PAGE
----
Anthony threaded the reed and the heddles and then we wound on the warp. I should have helped him more with that, as the packing paper did not wind on perfectly straight. As the weaving progressed, a few selvedge ends slipped off the edge. We wedged an extra stick under the loose threads, and Anthony continued weaving. Once he was finished with the first scarf, we unwound the warp, and rewound it back on with more attention to the packing. Here he is modeling his red chenille scarf.



I am so proud of Anthony. He picked up the concepts of weaving immediately with only short demonstrations of the various parts of the process. He perservered through all of the frustrations of a misbehaving warp, and tedious weaving on a table loom. His scarves are beautiful and show his care and attention to detail. This is even more amazing when I tell you that when I first met Anthony he was very hyperactive. In our first sewing class together, he climbed out the classroom window and was break dancing on the floor! (he's going to kill me for mentioning this,lol)

Sunday, May 10, 2009

Happy Mothers Day to my Other Mothers

My daughter, Arielle, coined the name "Other Mothers" for all the women in her life who cared for her and gave her love and advice as she grew into a woman. Other Mothers are great, they tell you what you need to know, and because they are not your mother, you hear what they have to say.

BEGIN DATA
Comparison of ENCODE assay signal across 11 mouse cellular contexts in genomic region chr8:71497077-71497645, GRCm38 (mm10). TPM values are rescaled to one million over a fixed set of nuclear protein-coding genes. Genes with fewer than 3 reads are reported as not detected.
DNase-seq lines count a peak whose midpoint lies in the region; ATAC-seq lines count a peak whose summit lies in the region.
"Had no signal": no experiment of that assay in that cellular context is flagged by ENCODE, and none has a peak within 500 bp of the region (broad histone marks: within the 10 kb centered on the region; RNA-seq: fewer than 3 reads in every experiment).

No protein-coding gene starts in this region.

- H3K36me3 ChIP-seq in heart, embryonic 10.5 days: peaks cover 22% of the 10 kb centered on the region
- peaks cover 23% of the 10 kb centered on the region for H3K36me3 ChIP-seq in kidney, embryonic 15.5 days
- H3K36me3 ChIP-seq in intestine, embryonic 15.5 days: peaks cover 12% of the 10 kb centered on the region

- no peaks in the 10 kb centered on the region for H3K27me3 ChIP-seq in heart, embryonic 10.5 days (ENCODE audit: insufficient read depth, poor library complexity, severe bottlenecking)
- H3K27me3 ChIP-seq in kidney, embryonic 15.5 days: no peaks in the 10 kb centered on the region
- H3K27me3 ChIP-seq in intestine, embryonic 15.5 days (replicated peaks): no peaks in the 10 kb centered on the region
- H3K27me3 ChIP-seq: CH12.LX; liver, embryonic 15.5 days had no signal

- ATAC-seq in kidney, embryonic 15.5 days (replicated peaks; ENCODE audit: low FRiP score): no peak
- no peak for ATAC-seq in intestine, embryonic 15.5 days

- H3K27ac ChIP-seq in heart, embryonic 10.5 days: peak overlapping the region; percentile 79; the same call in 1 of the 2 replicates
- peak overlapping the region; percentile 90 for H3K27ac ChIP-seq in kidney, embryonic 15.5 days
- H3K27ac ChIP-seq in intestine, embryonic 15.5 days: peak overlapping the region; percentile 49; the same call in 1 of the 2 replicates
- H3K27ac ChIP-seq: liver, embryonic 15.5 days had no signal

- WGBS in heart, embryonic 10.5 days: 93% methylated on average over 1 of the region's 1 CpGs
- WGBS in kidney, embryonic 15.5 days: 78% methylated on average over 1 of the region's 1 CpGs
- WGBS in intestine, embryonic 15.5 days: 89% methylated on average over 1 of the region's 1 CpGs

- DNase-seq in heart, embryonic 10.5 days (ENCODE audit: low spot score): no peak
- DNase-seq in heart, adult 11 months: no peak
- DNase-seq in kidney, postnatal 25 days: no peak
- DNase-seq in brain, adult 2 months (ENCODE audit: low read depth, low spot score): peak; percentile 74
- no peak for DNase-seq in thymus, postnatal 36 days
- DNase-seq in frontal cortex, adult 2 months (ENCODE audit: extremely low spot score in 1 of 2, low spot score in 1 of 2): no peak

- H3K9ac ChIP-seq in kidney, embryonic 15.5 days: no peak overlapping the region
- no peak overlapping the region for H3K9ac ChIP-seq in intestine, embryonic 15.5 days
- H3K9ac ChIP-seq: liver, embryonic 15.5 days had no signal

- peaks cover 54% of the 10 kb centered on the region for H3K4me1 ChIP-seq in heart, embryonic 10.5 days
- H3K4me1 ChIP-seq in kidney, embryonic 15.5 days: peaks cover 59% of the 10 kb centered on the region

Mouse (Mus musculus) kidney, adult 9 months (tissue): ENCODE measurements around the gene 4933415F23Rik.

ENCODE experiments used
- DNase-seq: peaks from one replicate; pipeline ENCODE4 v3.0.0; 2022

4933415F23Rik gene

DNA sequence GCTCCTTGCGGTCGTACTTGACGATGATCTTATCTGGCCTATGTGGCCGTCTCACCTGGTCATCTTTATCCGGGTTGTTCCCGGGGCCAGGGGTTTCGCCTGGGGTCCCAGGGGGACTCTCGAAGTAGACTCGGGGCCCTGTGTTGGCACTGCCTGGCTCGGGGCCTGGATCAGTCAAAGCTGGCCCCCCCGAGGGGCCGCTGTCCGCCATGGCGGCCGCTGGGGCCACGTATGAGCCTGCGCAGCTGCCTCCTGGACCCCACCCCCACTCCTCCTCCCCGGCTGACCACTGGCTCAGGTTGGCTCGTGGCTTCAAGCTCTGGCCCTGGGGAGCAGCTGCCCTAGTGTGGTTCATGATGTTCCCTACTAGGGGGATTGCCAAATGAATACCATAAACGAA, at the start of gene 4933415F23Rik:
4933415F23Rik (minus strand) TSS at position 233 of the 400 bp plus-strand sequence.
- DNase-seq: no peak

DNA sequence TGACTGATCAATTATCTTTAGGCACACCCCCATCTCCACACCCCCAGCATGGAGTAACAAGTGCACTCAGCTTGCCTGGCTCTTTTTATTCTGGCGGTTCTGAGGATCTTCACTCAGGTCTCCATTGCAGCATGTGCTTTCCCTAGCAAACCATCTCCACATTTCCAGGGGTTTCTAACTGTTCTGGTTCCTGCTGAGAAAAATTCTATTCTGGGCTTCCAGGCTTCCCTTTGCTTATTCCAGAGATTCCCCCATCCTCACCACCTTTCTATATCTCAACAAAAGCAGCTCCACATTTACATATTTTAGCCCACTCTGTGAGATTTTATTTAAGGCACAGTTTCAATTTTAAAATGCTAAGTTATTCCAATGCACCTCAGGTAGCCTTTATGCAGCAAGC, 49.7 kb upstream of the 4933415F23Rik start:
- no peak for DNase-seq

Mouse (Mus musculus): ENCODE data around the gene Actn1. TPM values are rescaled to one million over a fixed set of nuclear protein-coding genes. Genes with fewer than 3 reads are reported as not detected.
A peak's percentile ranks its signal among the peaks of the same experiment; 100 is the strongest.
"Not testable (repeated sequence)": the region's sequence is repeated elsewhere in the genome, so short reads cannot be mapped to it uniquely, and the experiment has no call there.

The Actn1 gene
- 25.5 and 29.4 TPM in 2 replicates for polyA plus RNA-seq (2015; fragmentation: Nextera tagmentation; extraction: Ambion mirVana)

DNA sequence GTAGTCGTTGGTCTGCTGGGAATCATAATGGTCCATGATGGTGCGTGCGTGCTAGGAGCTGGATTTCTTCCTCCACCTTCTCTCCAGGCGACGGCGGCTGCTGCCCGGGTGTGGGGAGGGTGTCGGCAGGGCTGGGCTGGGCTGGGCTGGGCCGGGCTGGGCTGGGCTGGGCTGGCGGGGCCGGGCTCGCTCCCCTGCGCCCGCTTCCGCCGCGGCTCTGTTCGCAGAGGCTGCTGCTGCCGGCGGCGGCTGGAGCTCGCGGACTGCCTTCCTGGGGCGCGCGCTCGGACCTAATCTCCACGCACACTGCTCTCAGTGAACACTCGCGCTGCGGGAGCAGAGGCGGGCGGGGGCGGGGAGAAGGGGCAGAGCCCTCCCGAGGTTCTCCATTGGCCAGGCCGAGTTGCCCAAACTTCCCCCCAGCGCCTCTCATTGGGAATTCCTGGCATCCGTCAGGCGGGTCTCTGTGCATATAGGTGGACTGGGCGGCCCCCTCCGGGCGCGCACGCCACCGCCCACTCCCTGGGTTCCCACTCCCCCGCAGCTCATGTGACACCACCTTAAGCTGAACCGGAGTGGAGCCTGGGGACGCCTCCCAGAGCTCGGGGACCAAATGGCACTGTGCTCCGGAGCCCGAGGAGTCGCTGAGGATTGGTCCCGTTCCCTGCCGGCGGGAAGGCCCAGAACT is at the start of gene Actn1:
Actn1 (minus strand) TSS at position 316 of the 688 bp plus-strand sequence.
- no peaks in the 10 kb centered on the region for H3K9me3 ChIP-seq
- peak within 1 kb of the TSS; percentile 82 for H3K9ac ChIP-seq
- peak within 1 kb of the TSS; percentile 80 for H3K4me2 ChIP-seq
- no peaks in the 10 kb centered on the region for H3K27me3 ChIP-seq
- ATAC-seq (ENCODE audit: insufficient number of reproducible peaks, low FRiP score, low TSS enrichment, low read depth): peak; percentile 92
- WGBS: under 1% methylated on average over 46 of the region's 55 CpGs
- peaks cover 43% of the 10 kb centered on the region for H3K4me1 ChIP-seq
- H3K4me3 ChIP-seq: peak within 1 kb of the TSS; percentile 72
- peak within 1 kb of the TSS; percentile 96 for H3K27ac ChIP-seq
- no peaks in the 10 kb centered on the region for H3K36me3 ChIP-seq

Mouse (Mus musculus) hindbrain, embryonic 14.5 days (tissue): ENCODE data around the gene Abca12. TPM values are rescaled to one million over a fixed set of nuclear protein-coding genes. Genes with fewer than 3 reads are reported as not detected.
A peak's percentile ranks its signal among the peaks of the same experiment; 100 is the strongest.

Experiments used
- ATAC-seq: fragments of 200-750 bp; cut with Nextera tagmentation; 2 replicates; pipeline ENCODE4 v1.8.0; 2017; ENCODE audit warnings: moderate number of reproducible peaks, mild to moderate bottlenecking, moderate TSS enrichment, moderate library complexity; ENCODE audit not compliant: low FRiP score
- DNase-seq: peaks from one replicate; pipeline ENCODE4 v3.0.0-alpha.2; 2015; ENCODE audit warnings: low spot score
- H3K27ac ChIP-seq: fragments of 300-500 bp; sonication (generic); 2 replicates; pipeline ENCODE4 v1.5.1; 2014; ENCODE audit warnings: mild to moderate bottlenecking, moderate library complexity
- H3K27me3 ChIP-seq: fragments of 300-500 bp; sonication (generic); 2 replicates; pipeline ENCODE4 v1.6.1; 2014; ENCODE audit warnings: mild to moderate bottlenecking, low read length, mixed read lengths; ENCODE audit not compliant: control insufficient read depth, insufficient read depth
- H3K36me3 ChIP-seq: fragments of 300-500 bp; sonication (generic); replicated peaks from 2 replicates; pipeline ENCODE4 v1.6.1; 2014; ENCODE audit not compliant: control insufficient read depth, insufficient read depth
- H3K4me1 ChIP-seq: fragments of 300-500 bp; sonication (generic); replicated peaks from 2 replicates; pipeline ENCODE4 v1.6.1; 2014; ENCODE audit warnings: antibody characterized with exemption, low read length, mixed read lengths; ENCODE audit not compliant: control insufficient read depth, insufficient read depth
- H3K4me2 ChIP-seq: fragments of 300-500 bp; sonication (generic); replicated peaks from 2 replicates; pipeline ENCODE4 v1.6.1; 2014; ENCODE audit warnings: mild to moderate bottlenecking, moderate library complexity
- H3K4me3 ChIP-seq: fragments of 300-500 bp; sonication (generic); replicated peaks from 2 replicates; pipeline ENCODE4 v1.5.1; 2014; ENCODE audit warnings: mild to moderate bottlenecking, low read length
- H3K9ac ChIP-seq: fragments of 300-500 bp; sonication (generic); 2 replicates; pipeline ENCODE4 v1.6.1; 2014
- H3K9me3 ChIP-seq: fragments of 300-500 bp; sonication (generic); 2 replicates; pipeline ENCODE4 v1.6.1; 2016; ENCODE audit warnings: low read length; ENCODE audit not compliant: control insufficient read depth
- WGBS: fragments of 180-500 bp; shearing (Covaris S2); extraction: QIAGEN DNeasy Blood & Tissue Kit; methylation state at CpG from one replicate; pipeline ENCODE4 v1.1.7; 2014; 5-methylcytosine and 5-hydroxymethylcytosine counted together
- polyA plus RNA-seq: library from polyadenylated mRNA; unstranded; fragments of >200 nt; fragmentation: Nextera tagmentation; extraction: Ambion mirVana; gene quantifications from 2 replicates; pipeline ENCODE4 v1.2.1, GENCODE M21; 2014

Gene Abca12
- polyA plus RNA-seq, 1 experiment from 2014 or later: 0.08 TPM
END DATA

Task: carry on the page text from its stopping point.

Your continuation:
I want to recognize and thank the women in my life who cared for me, were amazing role models, and shared their wisdom with me as I grew up and are still mentoring me to this day.
Thanks and orchids to:
Mary Helen Maresh, my maternal Aunt, who has been there for me since day one. She proves to me that you can be a beautiful, powerful, sexy and accomplished woman at any age.

Mary Nebel, who taught me about life outside of the tiny town I grew up in, to love education, culture and classical music.

Glenda Martin, who teaches me weekly about the journey through life.
And to all the Other Mothers who have been in my life, some of them for just a brief moment, others for years. Thank you!